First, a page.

Seizure of British troops in Sierra Leone provokes demands for withdrawal

By Chris Marsden
31 August 2000

The abduction of 11 members of the Royal Irish Regiment and one Sierra Leonean soldier on Friday has led to demands by the Conservative and Liberal parties on the government to withdraw the 300-strong British force. Five of the 11 officers were released late on Wednesday. They were part of over 200 British troops from the 1st Battalion of the Irish Regiment helping train the Sierra Leone Army as part of continued attempts to subdue the rebel Revolutionary United Front (RUF). Britain sent 1,000 troops to Sierra Leone in May to prevent the RUF taking control of the capital, Freetown. The bulk of the troops were withdrawn in June, but 300 soldiers and numerous civilian personnel were left behind to train the Sierra Leone Army and pro-government militias and to take effective charge of the country's government.

The embarrassment of Prime Minister Blair's Labour government is heightened by the fact that the soldiers were seized by a militia known variously as the West End Boys or West End Niggaz, rather than the RUF. The West End Boys are at least nominally loyal to the government of President Kabbah, having been aligned to Major Johnny Paul Koroma.

Koroma launched a successful coup against the Kabbah government in 1997, but signed a peace accord last year and sits in Cabinet. The Blair government has boasted the democratic credentials of the Kabbah regime and embraced the pro-government militias in order to create a proxy force through which it can regain control of the lucrative diamond-producing areas of the country from the RUF. In reality, however, there is little politically to distinguish between the criminal gangs led by RUF leader Foday Sankoh and those who have aligned themselves with the Kabbah regime.

The West End Boys show no indication of being politically motivated. It is made up of pro-Koroma troops, deserters from the Sierra Leone Army and freed convicts who engage in criminal activity such as operating protection rackets and looting. Under conditions of the desperate poverty gripping the country, their ransom demands are for food, medicine and the release of one of their leaders, Brigadier "Bomb Blast" or "General Papa"—arrested following a shoot out over a stolen truck.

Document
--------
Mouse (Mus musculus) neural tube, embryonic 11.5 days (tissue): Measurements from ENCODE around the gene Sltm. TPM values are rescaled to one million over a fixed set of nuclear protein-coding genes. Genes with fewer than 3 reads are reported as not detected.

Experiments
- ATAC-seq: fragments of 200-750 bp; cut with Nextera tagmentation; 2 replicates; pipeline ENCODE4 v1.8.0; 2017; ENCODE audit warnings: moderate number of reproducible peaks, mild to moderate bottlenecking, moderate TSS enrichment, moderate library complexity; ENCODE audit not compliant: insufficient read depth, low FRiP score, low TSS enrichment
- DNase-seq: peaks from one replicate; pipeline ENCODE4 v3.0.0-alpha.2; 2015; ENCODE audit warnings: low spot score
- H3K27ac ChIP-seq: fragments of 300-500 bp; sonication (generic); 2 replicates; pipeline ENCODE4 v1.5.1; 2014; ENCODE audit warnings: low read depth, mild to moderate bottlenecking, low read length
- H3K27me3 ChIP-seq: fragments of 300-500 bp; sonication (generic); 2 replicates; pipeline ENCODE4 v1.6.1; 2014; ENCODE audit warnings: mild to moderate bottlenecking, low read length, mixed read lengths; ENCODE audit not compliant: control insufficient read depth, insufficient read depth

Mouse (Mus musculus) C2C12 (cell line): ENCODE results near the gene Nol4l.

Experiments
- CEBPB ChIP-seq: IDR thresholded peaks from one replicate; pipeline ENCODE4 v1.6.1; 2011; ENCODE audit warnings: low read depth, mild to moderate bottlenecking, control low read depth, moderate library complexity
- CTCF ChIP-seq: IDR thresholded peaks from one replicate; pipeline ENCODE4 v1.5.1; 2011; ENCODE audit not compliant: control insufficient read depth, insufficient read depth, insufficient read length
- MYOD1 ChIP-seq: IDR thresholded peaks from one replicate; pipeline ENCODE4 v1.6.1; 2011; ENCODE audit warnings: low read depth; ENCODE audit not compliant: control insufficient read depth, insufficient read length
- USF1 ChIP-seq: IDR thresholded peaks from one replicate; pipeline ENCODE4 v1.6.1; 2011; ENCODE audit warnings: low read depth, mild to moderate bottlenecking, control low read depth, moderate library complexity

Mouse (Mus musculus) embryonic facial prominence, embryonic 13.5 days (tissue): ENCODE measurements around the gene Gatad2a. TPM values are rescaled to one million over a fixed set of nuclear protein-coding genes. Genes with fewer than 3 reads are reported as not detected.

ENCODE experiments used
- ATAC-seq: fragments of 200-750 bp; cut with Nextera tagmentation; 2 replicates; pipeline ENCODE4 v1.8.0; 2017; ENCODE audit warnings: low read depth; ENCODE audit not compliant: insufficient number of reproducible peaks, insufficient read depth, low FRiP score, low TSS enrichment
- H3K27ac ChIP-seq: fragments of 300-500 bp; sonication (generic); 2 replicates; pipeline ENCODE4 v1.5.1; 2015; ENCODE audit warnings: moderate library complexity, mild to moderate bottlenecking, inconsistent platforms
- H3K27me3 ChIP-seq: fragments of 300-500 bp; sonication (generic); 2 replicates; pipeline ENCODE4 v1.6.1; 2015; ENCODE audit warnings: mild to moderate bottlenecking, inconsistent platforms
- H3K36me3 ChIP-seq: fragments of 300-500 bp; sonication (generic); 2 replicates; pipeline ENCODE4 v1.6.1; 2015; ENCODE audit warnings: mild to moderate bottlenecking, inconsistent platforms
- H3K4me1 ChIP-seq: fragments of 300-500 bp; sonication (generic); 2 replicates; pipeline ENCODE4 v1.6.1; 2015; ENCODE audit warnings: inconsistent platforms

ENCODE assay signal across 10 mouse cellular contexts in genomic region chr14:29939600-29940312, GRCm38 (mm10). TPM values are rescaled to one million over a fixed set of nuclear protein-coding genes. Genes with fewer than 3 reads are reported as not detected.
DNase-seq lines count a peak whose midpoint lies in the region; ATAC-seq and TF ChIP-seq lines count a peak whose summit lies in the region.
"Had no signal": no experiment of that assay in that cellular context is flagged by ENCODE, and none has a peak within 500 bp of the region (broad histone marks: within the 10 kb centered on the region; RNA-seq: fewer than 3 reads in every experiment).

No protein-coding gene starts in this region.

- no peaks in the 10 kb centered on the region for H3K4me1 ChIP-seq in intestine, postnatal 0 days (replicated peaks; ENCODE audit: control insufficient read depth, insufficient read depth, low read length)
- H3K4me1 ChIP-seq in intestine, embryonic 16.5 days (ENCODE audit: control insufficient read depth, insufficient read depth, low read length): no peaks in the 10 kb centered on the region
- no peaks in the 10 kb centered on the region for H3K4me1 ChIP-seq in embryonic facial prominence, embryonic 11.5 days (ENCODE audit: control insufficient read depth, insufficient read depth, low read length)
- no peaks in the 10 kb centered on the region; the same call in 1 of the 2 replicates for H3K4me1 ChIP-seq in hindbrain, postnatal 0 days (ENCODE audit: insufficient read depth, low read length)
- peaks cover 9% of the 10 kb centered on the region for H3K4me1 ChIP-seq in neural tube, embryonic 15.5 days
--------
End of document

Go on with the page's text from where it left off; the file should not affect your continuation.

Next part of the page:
On Tuesday, Conservative Party defence spokesman Iain Duncan Smith accused the government of allowing British troops to become victims of "mission creep". "We do think that the government needs now to take very, very serious action and have to contemplate whether or not it's worth keeping British troops out there at all," he said. His remarks were echoed by Liberal Democrat defence and foreign affairs spokesman Menzies Campbell, but rejected by Blair who insisted that Britain's policy in Sierra Leone had been "very successful".

As well as mounting domestic difficulties over its mission in Sierra Leone, there are clear indications of antagonisms between Britain and the United Nations. Britain's May intervention effectively bypassed the UN mission in Sierra Leone, UNAMSIL. This temporarily sidelined the interests of the other major powers—most notably those of the US which was utilising the Nigerian led west African contingent of the UN force as its proxy in the area.

This week UN Secretary-General Kofi Annan recommended that UNAMSIL be increased from its present strength of 13,000 to 20,500 troops and expressed confidence that this would be acceded to. He did so in the knowledge that the US had this month agreed to send several hundred Special Forces troops to train a 5,000-strong African force from Nigeria, Ghana and elsewhere for despatch to Sierra Leone. A pro-French force made up of troops from Senegal or Mali has also been promised.

A further sign of tensions between Britain and the UN was the open challenge by the deputy commander of the UN peacekeeping force, Nigerian General Mohammed Garba, to the British account of how the soldiers came to be abducted.

According to Gordon Hughes, the brigadier commanding British forces in Sierra Leone, the soldiers were taken hostage while driving back to base after meeting Jordanian UN peacekeepers in the town of Masiaka, 40 km to the northeast of Freetown, to coordinate security arrangements. Garba countered that the British had been travelling in a dangerous rebel area without telling the UN what they were doing. He added that the British did not meet the Jordanians, stating, "They call it a liaison mission but it was really a military patrol on a Rambo mission."

It is not possible to say what the British troops were doing, though there have been repeated allegations that members of the elite SAS counter-insurgency regiment and others have been actively engaged against the RUF. Army spokesman have confirmed that some of the captured men have had training with the special forces.

The face-to-face talks between Colonel Simon Fordham of the Royal Irish Regiment and Brigadier Kallay of the West Side Boys has had some success with the release of the five officers. But there have also been reports that SAS personnel have been sent to rescue the soldiers. The Ministry of Defence refused to confirm such reports, but admitted that “a few staff officers” had been despatched to work with the Sierra Leone government. Britain has issued repeated warnings of serious consequences if all the officers are not released.

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